both passed away. They left families.
RM: And so are there many of the children of your generation living in this
HM: Not immidiate family, no. I'm the only immidiate family here. But we
had neices and nephews here.
RM: And who is Isabel Mazzone in relation to you?
HM: She's my sister. She's one of the sisters.
RM: She's a sister that did stay here?
HM: Yes, she stayed here, and we're the only 2 left of the 13.
RM: Is that right? So was she one of the younger sisters?
HM: No, she was older. She was much older than I. In fact she's about 93 now.
RM: Is that right?
HM: Yes, I'm 76. She's a lot older, and she's very capable and able yet at
her age. He memory isn't too good.
RM: It's amazing seeing some of the old people around here, how well they do
HM: There isn't too many left. Now I can think of a lot of families that are
just absolutely gone, like the Sporleders. There's just few of the Sporleders
left, and Unfugs and Dicks, and Walsens, they're all gone. The Walsen family,
the town was named for. I don't think there's any of them, well, there isn't
any of them living in Walsenburg anymore. There's l or 2 in Denver. But
those are most of the old ones and the Blickones and the Chatins, and Kriers,
and The Agnes' those are all old time families that I can think of right off.
RM: That's right, some of those there aren't really any of the old people
left, are they?
HM: There's not too many of the real old timers here.
RM: That's right. Now, how would you say the look of the town has changed, the
HM: Physical changes, there's been quite a few. Not as many as you would
imagine for as old as the town is. Simply because after the coal mines closed,
when there was a lack of demand on account of gas and oil coming in, the town
ceased to progress. And all it had left after that, you see the town mush-
roomed and grew very fast during the demand for coal, and when that stopped
as a result of the influx of coal and oil, and the use of coal and oil and gas,
the town sort of disintigrated for a while. And it all depended solely on
cattle raising and what little farming there is here. There isn't too much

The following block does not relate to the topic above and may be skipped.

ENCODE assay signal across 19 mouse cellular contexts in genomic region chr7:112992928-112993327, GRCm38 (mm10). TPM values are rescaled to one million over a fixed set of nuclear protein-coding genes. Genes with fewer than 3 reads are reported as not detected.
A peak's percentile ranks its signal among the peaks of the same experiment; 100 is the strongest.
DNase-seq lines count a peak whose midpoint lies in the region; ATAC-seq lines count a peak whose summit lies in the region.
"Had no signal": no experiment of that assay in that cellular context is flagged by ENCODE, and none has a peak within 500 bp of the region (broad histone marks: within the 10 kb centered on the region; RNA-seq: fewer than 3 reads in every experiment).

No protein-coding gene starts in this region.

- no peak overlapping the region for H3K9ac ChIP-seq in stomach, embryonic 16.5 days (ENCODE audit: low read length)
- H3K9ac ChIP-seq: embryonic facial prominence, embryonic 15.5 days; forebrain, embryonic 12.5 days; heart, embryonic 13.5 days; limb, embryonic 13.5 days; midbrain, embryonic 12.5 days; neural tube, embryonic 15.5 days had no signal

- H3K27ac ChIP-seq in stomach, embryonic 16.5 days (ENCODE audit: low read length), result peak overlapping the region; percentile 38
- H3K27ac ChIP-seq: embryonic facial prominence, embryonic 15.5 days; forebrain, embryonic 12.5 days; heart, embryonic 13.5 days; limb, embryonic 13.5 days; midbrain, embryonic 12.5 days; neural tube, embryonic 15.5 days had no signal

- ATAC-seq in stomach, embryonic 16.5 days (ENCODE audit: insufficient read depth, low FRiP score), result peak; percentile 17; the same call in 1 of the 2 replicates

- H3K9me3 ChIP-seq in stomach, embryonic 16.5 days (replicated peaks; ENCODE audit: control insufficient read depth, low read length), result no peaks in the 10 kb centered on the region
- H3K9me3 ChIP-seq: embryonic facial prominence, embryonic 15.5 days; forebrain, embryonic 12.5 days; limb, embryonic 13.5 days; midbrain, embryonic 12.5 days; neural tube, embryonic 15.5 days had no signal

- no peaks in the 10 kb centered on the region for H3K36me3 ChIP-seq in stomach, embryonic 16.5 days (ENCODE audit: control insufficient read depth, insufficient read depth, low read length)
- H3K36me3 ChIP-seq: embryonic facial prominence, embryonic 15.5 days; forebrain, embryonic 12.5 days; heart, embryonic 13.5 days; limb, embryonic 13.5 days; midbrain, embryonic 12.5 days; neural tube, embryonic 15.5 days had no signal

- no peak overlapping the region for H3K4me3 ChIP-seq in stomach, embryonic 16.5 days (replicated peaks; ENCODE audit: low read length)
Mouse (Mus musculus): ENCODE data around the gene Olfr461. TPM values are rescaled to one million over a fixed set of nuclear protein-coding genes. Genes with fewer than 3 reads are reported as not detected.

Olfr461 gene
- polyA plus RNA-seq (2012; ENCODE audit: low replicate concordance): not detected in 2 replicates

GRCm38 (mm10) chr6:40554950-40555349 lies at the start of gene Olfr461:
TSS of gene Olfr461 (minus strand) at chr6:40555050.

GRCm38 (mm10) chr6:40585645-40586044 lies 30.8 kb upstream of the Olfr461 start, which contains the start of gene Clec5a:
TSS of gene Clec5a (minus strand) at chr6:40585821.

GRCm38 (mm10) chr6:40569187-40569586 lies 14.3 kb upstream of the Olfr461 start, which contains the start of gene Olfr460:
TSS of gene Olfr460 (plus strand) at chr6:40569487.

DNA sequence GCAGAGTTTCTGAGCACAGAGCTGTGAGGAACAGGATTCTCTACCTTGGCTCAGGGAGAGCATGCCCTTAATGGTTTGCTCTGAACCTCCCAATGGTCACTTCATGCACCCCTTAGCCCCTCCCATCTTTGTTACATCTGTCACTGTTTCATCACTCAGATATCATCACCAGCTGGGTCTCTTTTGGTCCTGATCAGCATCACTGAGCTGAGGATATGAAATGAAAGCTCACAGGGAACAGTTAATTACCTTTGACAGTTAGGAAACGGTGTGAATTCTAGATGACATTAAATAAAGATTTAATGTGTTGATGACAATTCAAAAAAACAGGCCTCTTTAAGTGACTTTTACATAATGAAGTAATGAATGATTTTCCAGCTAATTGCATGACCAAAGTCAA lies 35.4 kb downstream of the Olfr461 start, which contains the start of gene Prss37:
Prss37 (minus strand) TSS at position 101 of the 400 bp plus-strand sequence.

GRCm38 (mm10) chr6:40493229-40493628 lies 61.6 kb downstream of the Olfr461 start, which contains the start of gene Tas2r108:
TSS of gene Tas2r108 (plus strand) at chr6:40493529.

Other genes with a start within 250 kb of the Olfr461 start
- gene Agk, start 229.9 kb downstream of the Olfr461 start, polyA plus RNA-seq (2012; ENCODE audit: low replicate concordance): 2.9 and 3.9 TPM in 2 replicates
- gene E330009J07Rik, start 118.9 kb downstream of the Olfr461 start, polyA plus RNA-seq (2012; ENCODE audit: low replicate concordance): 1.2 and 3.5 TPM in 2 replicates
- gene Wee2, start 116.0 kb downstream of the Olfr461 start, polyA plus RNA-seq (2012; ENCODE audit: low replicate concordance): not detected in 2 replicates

farming here. There's quite a bit of cattle raising as you found out probably
up in La Vet and that area.
RM: That's right.
HM: But other than that they had no other resources. Except in later years,
after the coal mines closed, the tourist travel began to come into the town,
and that caused some development, some advancement but not enough to keep up
with the rest of the state. And of course, Trinidad has been hurt in the
same way. But it's coming along just like Walsenburg is now. It's beginning
to develop as a result of tourists and other means of communication and desires
of other people moving here and retirements and stuff like that. There is a
possibility of the town to grow, but not as rapidly as it did during the coal
RM: Yes, that was when it really gained in population, and people just poured
into the area.
HM: Oh, yes. It mushroomed.
RM: Now, how about the composition of the population when the mines were
going? There were people from many, many different nationalities here at
that time, and what was that like?
HM: Yes. Well, that's typical of coal mining. Most of the miners that came
here were from Europe, alot of Scotch people, lot of Slavs, lot of Italians.
Very few of the natives took up the coal mining industry such as the Spanish,
and the Mexicans from Old Mexico. They didn't particularly, as a whole, go
into the mining business. It was new to them and they didn't adventure as
much as the people from Europe that had worked in the mines in Europe and had
experience in coal mining. And when they came in this country and had been
working in the coal mines in Europe, allover Europe, England, and Scotland,
they came here and they followed where ever mining was being developed. And